Every year, MovieMaker asks a range of successful indie filmmakers to reflect on their time in and after film school for our Summer issue. We’re featuring some of our favorites from this year’s participants on moviemaker.com.
This summer we dove deep into the biggest decision each film student has to make: Which school should you go to? We asked a few working moviemakers and alumni to make the case for their alma maters.
This week, Australian director Patrick Hughes (Victorian College of the Arts, part of University of Melbourne) shares his experience. Hughes directed the 2010 film Red Hill and the 2014 feature The Expendables 3; his latest film, The Hitman’s Bodyguard (an action-comedy starring Samuel L. Jackson and Ryan Reynolds, written by Tom O’Connor), opened in theaters on August 18, 2017.
1. What did you like most about your program?
Patrick Hughes (PH): I went to the Victorian College of the Arts (VCA) straight out of high school, where I did a bachelor’s degree in film and television. I loved the intensity of the experience. For three years my life was nothing but film—24/7/365, I ate, slept and shat movies.
The thing that made the intensity so worthwhile was that at VCA you learned how to make a film from top to bottom. We all crewed each other’s films, so that by the end of the experience you knew how every single department worked. Over the course of those three years, I was everything from sound guy to grip, gaffer, first AD, lights, camera operator, assistant, DP. I learned how to load a Nagra, keep a boom out of shot and how to write a slate.
Another important aspect of film schools like VCA is that these are places where you’re allowed to fail. It’s an incubation period where you’re off the grid and you’re given the chance to try things, crazy things. It’s the kind of experimentation where you get the chance to push techniques too far. Because, unless you’re making mistakes you’re not learning. Once you get out of film school and you’re doing money work, you can’t fail or you’re out of a job.
The other thing that has really stayed with me from my time at VCA is that we shot on film and cut on a Steenbeck. Cutting film is so different to digital. There’s no “Control+Z” or cut and paste, so every decision has weight. It develops your ability to think about storytelling in a visual way.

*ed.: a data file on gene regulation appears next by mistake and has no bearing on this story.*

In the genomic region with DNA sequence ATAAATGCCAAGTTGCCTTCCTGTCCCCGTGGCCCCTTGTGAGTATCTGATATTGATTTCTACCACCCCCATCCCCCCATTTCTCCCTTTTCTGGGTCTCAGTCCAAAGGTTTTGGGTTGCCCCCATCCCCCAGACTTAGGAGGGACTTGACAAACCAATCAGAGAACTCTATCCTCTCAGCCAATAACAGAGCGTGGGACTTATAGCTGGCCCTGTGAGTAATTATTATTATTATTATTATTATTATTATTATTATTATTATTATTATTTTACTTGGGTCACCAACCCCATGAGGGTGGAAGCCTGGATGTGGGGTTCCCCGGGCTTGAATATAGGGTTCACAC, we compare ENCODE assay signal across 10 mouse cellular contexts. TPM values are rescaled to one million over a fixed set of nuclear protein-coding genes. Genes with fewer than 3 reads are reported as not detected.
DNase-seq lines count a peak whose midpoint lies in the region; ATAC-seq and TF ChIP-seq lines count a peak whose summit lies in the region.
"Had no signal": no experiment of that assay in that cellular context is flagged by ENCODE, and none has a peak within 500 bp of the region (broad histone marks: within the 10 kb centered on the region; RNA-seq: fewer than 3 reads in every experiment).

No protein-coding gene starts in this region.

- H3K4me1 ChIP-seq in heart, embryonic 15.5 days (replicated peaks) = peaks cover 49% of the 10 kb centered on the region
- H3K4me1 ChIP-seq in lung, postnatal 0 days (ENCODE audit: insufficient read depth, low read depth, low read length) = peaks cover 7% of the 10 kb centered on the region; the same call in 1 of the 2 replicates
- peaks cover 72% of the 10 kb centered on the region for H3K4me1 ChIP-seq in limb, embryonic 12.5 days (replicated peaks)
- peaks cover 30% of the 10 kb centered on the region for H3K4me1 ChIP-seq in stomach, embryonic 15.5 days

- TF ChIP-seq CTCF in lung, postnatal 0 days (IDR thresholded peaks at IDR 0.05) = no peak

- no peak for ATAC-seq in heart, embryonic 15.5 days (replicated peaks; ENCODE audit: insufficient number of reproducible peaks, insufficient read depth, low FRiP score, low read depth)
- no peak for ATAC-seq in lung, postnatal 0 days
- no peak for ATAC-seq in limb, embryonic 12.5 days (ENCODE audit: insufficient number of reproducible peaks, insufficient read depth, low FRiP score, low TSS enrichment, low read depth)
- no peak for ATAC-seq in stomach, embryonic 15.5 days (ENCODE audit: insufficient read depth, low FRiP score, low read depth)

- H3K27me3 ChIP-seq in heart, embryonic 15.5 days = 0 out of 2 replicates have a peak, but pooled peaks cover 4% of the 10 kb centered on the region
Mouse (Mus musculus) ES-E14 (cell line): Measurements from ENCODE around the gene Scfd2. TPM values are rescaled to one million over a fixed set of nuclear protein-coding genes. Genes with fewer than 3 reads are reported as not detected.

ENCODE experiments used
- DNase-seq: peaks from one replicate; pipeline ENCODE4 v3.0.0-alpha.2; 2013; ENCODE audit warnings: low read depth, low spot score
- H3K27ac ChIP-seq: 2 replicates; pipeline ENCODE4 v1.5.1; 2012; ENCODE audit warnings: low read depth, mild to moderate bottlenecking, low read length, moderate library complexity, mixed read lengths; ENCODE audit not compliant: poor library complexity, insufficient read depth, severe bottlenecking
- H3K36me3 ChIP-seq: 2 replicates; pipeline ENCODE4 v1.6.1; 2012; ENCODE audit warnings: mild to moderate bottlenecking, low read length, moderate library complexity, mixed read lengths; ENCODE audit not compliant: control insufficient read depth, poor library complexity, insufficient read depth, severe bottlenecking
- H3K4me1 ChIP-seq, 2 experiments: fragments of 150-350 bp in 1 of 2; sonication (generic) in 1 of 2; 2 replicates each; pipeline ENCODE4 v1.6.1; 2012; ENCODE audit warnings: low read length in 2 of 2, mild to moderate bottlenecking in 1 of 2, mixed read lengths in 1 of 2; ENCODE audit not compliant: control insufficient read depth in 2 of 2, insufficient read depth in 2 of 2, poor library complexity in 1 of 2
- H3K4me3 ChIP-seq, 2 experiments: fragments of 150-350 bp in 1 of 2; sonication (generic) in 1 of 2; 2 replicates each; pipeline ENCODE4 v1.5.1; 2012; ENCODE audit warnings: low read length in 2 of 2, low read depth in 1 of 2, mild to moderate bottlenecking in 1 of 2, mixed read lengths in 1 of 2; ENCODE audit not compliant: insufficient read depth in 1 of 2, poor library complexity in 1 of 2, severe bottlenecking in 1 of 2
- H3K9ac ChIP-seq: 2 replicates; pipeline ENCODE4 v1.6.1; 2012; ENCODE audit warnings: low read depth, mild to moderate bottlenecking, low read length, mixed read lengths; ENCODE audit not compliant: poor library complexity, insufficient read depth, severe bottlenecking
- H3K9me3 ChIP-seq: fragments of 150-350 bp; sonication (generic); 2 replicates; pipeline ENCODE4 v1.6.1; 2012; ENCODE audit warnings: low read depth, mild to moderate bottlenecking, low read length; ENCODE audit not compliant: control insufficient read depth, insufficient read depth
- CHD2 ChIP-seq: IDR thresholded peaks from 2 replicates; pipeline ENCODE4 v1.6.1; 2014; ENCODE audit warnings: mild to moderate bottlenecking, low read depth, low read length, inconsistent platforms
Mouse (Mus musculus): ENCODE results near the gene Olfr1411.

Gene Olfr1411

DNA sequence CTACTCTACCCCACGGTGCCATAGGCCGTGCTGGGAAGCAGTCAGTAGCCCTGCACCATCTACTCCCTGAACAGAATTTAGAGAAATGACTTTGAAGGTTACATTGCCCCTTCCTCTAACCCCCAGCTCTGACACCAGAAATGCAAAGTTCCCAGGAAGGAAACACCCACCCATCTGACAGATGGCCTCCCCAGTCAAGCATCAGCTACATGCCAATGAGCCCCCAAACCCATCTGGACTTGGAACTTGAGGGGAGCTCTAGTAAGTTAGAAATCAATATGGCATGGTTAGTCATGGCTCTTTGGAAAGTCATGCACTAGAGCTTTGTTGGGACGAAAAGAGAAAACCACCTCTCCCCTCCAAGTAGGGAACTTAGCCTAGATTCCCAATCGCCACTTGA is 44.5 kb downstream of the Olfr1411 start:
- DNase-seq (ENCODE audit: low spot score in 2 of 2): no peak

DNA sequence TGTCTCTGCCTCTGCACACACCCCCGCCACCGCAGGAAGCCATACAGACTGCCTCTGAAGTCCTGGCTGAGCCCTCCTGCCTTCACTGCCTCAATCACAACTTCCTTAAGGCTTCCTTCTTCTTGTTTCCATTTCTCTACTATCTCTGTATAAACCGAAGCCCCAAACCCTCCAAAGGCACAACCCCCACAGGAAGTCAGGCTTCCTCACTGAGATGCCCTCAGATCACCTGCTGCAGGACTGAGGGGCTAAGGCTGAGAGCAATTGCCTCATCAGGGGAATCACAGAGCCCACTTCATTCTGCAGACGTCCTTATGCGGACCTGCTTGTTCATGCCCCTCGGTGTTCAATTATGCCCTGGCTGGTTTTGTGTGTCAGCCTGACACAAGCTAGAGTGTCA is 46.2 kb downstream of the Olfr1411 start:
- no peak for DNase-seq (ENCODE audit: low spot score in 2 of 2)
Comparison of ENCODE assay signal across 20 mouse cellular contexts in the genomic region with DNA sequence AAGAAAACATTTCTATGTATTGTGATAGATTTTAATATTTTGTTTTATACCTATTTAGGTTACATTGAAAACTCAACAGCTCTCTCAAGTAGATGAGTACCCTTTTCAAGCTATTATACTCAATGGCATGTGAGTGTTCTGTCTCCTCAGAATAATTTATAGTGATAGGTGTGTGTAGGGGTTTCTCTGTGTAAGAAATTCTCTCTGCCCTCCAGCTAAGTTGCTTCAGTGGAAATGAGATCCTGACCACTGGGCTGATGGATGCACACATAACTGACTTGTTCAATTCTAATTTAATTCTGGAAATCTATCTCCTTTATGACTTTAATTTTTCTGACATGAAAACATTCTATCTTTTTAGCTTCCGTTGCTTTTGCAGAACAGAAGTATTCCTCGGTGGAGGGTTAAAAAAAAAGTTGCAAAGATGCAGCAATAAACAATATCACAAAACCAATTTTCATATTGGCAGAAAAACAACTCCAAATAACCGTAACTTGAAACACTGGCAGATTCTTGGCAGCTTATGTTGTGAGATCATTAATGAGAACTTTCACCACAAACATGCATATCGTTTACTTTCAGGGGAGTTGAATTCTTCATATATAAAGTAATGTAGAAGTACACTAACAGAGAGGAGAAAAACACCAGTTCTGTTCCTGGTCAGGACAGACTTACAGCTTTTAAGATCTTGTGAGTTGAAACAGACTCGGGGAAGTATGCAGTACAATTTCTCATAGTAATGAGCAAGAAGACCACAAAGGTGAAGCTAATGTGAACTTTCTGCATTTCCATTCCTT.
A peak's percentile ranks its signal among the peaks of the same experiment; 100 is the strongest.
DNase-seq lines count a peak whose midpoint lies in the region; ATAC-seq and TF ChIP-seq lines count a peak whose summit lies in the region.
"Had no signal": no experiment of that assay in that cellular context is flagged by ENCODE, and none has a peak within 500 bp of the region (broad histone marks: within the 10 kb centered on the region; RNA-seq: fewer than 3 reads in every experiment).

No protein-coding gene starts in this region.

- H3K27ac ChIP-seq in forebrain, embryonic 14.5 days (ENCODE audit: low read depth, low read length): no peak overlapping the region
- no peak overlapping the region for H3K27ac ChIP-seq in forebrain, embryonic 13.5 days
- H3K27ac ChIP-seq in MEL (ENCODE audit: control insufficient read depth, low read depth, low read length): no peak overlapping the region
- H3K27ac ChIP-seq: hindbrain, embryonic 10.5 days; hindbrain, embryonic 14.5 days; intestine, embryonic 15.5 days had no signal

2. What should aspiring filmmakers consider when picking a school?
PH: Film theory is incredibly important, but I also really value schools that teach the practical skills of filmmaking. Apart from anything else, having the logistical experience that comes from experiencing every aspect of filmmaking means that you are able to make realistic decisions when you’re working on your own projects. Because I think every director needs to have a “producer’s hat”: the ability to understand what’s involved in a production and how to manage budgets and expectations. But most of all I learned about the importance of managing time. Understanding that spending more time on this scene means less time on that more important scene at the end of the day is such a crucial part of the overall picture. These are the kind of decisions that you’re facing every day on set.
3. What is the best advice you wish someone had given you when you were a film student?
PH: Just tell the story. Don’t wait for the perfect light, the perfect cast, the perfect crew, the perfect budget. Instead tell the story and tell it with conviction. Engage the audience’s emotions and everything else will be forgiven. It doesn’t matter what kind of film it is; commit. So if it’s a thriller, make it thrilling. If it’s genre then be passionate about that genre and tell the story. Never be ashamed of the films you’re making. It doesn’t have to be high art the whole time… or any time! All that matters is you told a good story well. That’s what will be remembered.
And another thing: Don’t make a short film on a credit card with 29.5-percent interest rate. Don’t ever do that. Ever. MM
The Hitman’s Bodyguard opened in theaters August 18, 2017, courtesy of Lionsgate. Photographs by Jack English.
This article appears in MovieMaker‘s Summer 2017 issue.